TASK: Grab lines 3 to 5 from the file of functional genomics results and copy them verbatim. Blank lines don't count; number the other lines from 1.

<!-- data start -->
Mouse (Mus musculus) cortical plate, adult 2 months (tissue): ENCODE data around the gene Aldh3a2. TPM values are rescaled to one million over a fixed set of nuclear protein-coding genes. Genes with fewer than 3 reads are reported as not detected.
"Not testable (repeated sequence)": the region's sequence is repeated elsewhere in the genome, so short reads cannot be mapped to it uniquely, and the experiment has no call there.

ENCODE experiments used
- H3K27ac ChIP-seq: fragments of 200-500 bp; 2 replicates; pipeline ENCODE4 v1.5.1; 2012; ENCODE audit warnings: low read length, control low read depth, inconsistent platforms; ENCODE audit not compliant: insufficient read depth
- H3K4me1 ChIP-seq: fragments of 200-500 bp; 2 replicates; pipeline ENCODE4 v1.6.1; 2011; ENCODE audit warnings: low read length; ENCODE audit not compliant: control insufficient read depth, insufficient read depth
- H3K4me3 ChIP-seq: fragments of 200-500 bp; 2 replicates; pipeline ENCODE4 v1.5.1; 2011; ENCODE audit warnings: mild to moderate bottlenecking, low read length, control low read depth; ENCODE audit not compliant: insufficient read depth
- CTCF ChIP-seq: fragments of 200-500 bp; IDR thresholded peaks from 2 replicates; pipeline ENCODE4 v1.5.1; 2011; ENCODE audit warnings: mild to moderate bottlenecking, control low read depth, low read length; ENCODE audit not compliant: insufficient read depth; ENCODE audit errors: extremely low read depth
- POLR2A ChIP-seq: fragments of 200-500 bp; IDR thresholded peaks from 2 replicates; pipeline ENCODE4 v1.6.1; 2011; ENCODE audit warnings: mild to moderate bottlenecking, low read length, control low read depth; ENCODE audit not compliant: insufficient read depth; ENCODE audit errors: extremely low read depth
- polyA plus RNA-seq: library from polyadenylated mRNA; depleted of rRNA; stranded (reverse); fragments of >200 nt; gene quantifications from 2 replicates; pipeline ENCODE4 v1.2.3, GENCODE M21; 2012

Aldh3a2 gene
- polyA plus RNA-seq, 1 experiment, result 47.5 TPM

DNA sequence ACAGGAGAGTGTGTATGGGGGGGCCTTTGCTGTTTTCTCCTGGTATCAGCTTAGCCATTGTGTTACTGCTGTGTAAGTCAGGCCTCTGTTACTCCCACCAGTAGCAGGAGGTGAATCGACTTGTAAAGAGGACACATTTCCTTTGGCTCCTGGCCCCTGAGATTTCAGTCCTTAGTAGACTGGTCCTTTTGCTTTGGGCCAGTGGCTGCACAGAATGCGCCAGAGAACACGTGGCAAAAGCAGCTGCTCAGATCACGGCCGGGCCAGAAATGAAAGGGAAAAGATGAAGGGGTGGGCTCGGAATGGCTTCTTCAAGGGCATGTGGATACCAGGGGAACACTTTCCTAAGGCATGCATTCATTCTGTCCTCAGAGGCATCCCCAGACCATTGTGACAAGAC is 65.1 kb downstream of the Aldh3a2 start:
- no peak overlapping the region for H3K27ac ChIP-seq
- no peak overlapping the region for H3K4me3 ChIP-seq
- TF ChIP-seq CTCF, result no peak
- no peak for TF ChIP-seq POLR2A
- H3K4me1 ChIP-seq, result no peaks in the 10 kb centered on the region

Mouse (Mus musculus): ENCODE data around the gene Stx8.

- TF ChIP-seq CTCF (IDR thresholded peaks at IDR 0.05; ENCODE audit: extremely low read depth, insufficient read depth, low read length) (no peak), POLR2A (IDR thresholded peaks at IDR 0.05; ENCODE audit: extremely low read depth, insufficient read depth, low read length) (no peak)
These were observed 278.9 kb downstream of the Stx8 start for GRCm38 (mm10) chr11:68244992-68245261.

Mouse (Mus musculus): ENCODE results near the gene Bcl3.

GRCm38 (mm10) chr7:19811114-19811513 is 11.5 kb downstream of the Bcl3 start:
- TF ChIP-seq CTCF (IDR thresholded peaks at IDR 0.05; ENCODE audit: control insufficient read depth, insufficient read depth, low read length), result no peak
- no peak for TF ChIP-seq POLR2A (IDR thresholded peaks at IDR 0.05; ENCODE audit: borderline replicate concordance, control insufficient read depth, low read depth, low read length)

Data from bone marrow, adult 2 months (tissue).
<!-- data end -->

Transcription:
ENCODE experiments used
- H3K27ac ChIP-seq: fragments of 200-500 bp; 2 replicates; pipeline ENCODE4 v1.5.1; 2012; ENCODE audit warnings: low read length, control low read depth, inconsistent platforms; ENCODE audit not compliant: insufficient read depth
- H3K4me1 ChIP-seq: fragments of 200-500 bp; 2 replicates; pipeline ENCODE4 v1.6.1; 2011; ENCODE audit warnings: low read length; ENCODE audit not compliant: control insufficient read depth, insufficient read depth